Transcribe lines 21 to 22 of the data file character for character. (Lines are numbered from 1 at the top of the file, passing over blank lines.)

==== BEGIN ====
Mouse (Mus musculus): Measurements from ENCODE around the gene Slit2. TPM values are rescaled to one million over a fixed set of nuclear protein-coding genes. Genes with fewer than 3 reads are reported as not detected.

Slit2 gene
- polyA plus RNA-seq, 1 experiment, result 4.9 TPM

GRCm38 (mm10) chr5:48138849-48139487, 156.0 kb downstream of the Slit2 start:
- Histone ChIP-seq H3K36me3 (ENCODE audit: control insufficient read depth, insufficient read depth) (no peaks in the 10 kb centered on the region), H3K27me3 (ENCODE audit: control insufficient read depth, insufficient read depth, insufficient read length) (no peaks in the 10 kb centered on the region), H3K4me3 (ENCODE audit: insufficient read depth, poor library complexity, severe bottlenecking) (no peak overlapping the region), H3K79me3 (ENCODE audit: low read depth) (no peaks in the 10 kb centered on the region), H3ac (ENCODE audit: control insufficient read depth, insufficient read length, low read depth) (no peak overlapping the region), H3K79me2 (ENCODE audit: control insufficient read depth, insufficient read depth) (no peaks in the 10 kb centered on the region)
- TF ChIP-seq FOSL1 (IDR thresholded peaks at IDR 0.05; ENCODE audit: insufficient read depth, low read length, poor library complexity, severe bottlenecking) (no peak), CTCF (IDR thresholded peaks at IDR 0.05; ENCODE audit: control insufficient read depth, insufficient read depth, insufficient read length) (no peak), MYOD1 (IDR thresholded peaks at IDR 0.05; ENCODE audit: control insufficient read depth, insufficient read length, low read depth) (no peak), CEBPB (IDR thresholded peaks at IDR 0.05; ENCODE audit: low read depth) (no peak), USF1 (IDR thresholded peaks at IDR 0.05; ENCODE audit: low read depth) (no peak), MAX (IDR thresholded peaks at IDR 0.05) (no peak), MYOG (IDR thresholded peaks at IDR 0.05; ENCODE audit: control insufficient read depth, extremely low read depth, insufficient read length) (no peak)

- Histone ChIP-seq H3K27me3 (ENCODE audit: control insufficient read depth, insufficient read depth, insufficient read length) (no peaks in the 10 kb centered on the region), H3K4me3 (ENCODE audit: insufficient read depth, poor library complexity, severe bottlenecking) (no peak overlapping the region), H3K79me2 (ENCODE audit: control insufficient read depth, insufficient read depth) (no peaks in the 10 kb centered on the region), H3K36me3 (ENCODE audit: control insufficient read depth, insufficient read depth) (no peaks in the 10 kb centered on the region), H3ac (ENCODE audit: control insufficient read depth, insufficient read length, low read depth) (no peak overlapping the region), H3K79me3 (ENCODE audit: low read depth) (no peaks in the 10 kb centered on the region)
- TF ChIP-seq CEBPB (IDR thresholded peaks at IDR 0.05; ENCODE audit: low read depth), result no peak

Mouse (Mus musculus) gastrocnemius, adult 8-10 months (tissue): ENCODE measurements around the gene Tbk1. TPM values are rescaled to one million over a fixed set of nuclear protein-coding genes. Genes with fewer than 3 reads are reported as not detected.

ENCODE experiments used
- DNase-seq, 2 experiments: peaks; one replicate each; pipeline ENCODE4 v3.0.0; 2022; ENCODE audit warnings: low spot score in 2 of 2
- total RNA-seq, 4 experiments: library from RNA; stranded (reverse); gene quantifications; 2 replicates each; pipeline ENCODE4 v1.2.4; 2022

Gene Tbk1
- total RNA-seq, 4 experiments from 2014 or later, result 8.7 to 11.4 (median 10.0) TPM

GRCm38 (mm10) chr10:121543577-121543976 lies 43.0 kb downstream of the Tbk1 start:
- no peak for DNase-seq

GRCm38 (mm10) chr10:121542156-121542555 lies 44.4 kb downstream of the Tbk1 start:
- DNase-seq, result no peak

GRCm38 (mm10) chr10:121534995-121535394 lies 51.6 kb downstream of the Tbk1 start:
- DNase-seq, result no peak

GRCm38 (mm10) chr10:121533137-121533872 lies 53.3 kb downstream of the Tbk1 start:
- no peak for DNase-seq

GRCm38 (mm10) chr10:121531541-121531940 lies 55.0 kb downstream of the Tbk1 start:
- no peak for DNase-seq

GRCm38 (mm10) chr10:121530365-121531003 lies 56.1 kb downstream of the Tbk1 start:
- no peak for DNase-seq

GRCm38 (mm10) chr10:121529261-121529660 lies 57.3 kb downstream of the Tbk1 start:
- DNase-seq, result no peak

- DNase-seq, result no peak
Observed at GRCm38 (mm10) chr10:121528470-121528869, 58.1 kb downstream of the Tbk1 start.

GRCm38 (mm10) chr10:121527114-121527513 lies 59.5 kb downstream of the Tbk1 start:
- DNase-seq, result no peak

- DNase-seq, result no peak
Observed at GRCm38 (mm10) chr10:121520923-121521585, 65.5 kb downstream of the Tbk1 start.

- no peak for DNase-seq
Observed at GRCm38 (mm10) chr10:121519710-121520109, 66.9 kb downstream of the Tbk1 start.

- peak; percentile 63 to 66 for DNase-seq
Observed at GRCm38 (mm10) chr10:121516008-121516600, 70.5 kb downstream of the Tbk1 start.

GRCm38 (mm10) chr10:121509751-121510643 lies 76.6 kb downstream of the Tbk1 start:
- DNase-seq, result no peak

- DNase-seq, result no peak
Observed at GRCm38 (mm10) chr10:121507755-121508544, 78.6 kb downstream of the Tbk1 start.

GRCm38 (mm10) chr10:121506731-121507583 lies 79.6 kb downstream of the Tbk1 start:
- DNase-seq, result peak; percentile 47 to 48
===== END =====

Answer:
GRCm38 (mm10) chr10:121533137-121533872 lies 53.3 kb downstream of the Tbk1 start:
- no peak for DNase-seq